The structure and dynamics of saxicolous lichen communities

Richard A. Armstrong

Research output: ThesisDoctoral Thesis


The saxicolous lichen vegetation on Ordovician slate rock at the mouth of the River Dovey, South Merionethshire, Wales was described in relation to several environmental variables which include aspect, slope angle, light intensity, rock porosity, rock microtopography and rock stability. Each of the measured environmental variables was shown to influence the lichen vegetation. A number of groups of species which were characteristic of certain environments were described. The data from the saxicolous lichen communities were analysed using multivariate analysis. Qualitative and quantitative data were ordinated, the qualitative data being easier to interpret ecologically, and site number (which reflects distance from the sea and altitude), rock porosity and light intensity were shown to be important environmental variables. A classification of the data was also carried out. The results of the ordination and classification were combined together and a model constructed which describes saxicolous lichen vegetation. A method which uses the model as an aid to the design and interpretation of field experiments is described. The model is applied to an experiment which investigates the effect on growth of transplanting four saxicolous lichens to different aspects. Growth was inhibited in Physcia orbicularis and Parmelia conspersa on rock surfaces of northwest aspect compared with growth on rock surfaces of southeast aspect. Growth was inhibited in Parmelia glabratula ssp. fuliginosa on rock surfaces of southeast aspect compared with rock surfaces of northwesr aspect. The growth of Parmelia saxatilis was similar at both southeast and northwesr aspects. Growth inhibition or stimulation in thalli of Physcia orbicularis, Parmelia conspersa and Parmelia glabratula ssp. fuliginosa after transplantation was consistent with the predictions of the model while the results for Parmelia saxatilis were not as expected. There was evidence that the frequency of Parmelia conspersa and Parmelia glabratula at a site is related to an effect of the environment on the growth of the thalli. There was also evidence that the frequency of Physcia orbicularis at a site is related to an effect of the environment on the establishment phase of the thalli and for the competitive exclusion of Parmelia saxatilis thalli from southeast facing rock surfaces. The distribution of lichens in relation to height on nine rock surfaces was investigated. It was suggested that the distribution of the lichens was influenced by microclimatic factors which are related to height on the rock, environmental variables which are associated with the rock substratum (e.g. rock porosity and rock microtopography) and by historical factors. The pattern of one crustose and one foliose lichen on four rock surfaces of different aspect and slope was investigated. On the vertically inclined surface the density of small thalli of Buellia aethalea and Parmelia glabratula ssp fuliginosa was correlated with the microtopography of the surface in transects horizontally across the rock surface but not in transects vertically down the rock surface. there were consitent differences in the scale and intensity of pattern horizontally and vertically and also a decrease in the intensity of pattern vertically as the slope of the rock surface decreased. These results were consistent with the suggestion of a gradient of microclimatic factors up the rock. The differences in the scale and intensity of pattern in different size classes in the population were consistent with the changes in pattern with time which have been shown to occur during succession in sand dune and salt marsh vegetation. The relationship between thallus size and height on a rock surface and between the radial growth rate and location of a thallus on a rock surface were investigated. Thalli of Parmelia glabratula ssp. fuliginosa were larger at the top of the rock surface than at the bottom and the data were consistent with the suggestion that the colonisation of the rock surface began at the top and, in time, spread downwards. The radial growth rate of the thalli could not be related to variation in slope, porosity, microtopography or directly to height on the rock but could be related to the horizontal location of the thalli on the rock. These results were consistent with the suggestion that here is a gradient of microclimatic factors across the rock surface which is also modified by height on the rock surface. The succession of lichen communities was described by relating the vegetation to rock porosity, rock microtopography, species diversity and rock stability. An initial stage dominated by crustose lichens leads to communities dominated by crustose, foliose and fruticose species. In the late stages of the succession on some rock surfaces crustose species again become dominant. The occurrence of the climax state and cyclic vegetation change in lichen communities are discussed. A mthod of estimating the age structure of a lichen population by relating thallus size to growth rate is described. The sources of error in the method are discussed in some detail and several refinements suggested to increase the accuracy of the method. The population dynamics of Parmelia glabratula ssp. fuliginosa was investigated by applying life tables to the age structures of eight different populations. The data were consistent with a period of relatively constant recruitment of thalli into the populations. Mortality in lichen populations was divided into deaths which occur after fragmentation of the thallus and deaths which occur after catastrophic environmental events. THe data suggest that the rate of fragmenting death is dependent on the age of the thallus while the rate of catastrophic death is dependent on the number of thalli established in an age class. A comparison of the numbers of thalli in each age class in the eight populations suggested that population density is controlled firstly, by climate and secondly, by variables related to the local rock surface environment. The rate of fragmenting death is related to the diversity of the community and the influence of diversity together with environmental variables in fluctuating or cyclic changes in population number.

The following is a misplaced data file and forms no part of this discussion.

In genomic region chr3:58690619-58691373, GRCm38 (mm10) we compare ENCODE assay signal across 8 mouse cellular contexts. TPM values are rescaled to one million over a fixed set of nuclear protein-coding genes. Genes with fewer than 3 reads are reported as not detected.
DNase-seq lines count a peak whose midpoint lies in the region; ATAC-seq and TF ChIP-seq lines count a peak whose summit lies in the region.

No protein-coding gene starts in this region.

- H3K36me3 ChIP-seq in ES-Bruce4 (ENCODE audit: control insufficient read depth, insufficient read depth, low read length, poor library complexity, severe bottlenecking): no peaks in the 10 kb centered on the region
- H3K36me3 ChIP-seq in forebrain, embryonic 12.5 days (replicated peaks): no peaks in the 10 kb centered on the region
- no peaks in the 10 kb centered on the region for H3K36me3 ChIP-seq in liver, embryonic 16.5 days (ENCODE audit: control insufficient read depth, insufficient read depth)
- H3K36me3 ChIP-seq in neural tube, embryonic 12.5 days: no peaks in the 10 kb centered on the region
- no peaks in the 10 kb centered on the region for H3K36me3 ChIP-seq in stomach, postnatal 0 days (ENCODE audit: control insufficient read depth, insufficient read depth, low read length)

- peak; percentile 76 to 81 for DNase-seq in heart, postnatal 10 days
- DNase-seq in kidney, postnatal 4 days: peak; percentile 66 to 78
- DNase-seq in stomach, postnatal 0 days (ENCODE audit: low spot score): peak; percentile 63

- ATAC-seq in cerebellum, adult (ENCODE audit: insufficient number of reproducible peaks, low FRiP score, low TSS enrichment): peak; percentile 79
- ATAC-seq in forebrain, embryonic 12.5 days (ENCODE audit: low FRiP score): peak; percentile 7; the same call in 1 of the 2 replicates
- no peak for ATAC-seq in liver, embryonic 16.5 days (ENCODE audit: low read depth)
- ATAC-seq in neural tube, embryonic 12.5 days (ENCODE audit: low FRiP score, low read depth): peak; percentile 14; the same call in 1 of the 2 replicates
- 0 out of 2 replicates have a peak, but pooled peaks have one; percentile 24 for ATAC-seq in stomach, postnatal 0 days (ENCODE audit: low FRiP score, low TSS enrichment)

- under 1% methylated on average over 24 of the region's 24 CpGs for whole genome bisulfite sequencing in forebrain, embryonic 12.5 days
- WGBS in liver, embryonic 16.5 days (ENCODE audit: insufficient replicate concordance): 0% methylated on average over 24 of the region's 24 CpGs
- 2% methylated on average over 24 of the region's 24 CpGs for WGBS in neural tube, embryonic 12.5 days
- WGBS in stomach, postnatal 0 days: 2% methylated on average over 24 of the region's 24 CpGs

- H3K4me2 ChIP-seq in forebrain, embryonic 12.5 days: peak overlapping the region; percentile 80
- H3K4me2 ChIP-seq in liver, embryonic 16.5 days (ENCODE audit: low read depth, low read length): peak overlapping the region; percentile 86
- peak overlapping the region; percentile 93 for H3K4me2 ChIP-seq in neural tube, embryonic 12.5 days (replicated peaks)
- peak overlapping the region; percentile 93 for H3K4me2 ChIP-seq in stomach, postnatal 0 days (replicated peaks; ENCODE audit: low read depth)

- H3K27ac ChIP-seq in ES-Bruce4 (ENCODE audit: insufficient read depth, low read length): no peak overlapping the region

Original languageEnglish
Awarding Institution
  • University of Oxford
Award date1 Jan 1974
Publication statusPublished - 1974


  • saxicolous lichens
  • ordovician slate rock